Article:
Higher plasma concentration of TP53-induced glycolysis and apoptosis regulator is associated with a lower risk of colorectal cancer metastasis
Received 9 October 2018
Accepted for publication 9 November 2018
Published 24 December 2018 Volume 2019:11 Pages 263—272
Checked for plagiarism Yes
Review by Single-blind
Peer reviewers approved by Dr Andrew Yee
Peer reviewer comments 2
Editor who approved publication: Dr Chien-Feng Li
Lin Lin,1,* Yanjun Mi,2,* Xun Li,3 Cuixin Peng,2 Zhaoshui Shangguan,1 Zhibin Li,4 Suhuan Liu1
1Central Laboratory, The First Affiliated Hospital of Xiamen University, Xiamen, China; 2Division of Oncology, The First Affiliated Hospital of Xiamen University, Xiamen, China; 3Department of Laboratory Medicine, The First Affiliated Hospital of Xiamen University, Xiamen, China; 4Epidemiology Research Unit, The First Affiliated Hospital of Xiamen University, Xiamen, China
*These authors contributed equally to this work
Purpose: We aimed to explore the association of plasma TP53-induced glycolysis and apoptosis regulator (TIGAR) level with colorectal cancer (CRC) metastasis.
Methods: A cross-sectional study of 126 CRC patients was conducted in Xiamen, China. Multivariable logistic regression was used to calculate adjusted OR and 95% CIs of plasma TIGAR concentration for CRC metastasis in different models with adjustment for potential confounders. Area under the curve (AUC) of receiver operating characteristic (ROC) curve was used to evaluate the diagnostic value.
Results: CRC patients with metastasis showed significantly decreased plasma TIGAR concentration compared to their controls (1.97±0.64 vs 2.49±0.69 ng/mL [log transformed], P=0.002). Higher plasma TIGAR was significantly associated with the decreased risk of CRC metastasis, and the adjusted OR (95% CI) was 0.134 (0.027–0.676, P=0.015) for per SD increase in plasma TIGAR concentration, and the trend test for increasing tertiles showed a negative trend of plasma TIGAR on risk of CRC metastasis (P for trend test: 0.005). Pearson correlation coefficients of plasma TIGAR with other cancer biomarkers (carbohydrate antigen 50 [CA50], carbohydrate antigen 199 [CA199], carbohydrate antigen 125 [CA125], carbohydrate antigen 724 [CA724], carcinoembryonic antigen [CEA], and ferritin [FER]) was low (P>0.05). AUC (95% CI) of ROC curve of plasma TIGAR for CRC metastasis was comparable to the values of cancer biomarkers (all P-values <0.05).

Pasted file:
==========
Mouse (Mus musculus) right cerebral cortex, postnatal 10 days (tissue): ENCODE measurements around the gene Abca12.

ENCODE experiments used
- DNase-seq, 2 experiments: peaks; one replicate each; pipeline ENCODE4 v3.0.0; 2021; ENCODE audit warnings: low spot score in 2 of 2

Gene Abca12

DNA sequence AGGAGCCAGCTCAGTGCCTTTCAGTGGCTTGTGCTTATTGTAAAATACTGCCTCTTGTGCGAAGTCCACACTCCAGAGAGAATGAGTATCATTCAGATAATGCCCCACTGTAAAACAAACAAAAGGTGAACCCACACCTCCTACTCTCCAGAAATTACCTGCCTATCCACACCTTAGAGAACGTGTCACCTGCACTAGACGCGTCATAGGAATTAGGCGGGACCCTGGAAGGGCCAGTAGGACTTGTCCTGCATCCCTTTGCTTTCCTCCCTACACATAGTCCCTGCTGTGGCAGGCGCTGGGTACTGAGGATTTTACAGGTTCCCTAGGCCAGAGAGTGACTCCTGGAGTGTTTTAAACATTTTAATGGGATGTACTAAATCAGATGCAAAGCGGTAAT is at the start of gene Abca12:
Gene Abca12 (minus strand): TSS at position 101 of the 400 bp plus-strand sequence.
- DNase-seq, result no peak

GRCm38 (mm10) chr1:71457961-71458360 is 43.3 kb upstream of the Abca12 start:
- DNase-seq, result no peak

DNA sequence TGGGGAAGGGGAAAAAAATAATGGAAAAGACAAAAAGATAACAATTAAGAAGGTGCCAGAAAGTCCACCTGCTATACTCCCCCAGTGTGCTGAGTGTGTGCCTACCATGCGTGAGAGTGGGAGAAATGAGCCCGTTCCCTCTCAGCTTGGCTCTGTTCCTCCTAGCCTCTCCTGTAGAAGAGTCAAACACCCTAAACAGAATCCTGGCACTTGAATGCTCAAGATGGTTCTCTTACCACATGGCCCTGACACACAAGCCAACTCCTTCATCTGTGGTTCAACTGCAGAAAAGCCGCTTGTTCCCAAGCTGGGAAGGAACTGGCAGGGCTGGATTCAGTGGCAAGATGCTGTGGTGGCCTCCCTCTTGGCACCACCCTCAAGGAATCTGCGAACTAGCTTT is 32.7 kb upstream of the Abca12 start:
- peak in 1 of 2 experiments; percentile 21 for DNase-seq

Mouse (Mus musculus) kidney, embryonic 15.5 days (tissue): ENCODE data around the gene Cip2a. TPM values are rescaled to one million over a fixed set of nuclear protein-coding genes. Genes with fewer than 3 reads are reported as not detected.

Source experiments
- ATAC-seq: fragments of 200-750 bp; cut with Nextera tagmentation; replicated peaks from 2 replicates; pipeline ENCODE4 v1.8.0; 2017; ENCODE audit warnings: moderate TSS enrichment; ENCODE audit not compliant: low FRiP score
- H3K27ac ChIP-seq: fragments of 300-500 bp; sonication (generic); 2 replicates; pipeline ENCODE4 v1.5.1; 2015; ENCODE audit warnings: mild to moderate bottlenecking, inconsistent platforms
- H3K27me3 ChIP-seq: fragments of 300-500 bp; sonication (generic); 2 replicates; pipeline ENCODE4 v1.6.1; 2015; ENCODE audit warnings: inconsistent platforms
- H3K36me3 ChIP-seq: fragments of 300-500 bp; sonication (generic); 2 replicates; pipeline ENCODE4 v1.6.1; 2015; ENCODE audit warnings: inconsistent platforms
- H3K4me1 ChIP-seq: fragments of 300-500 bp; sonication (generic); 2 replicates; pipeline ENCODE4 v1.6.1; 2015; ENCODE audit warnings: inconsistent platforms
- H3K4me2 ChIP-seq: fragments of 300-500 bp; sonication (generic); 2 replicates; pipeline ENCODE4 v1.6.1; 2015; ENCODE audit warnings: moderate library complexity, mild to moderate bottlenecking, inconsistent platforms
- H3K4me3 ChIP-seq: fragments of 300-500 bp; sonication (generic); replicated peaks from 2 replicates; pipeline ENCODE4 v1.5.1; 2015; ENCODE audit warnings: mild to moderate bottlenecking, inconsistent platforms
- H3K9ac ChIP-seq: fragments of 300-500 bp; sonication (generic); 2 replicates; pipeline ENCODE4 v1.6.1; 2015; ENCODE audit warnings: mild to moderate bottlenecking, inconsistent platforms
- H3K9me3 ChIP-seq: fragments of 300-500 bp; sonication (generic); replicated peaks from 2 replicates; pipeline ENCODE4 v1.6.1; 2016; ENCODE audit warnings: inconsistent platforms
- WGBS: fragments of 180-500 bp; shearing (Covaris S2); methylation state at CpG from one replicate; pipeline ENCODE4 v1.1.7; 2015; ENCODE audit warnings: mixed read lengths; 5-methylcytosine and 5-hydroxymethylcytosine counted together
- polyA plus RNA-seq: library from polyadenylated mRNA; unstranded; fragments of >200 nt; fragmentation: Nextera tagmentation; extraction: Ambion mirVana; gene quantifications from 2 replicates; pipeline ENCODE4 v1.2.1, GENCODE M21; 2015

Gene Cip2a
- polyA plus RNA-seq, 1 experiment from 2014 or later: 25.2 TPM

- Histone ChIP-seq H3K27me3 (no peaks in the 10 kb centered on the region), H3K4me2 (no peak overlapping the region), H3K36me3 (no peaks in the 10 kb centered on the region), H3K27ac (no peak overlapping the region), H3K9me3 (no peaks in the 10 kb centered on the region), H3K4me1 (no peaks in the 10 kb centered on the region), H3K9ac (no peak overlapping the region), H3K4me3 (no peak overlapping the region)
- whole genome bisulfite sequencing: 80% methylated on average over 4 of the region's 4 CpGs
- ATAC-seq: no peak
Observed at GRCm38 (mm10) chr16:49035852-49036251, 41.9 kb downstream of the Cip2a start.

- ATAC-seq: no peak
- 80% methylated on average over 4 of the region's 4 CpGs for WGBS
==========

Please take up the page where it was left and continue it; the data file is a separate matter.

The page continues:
Conclusion: Higher level of plasma TIGAR was significantly and independently associated with lower risk of CRC metastasis, and its prognostic value on CRC metastasis was comparable to the common cancer biomarkers.
Keywords: TIGAR, colorectal cancer, metastasis, glycolysis
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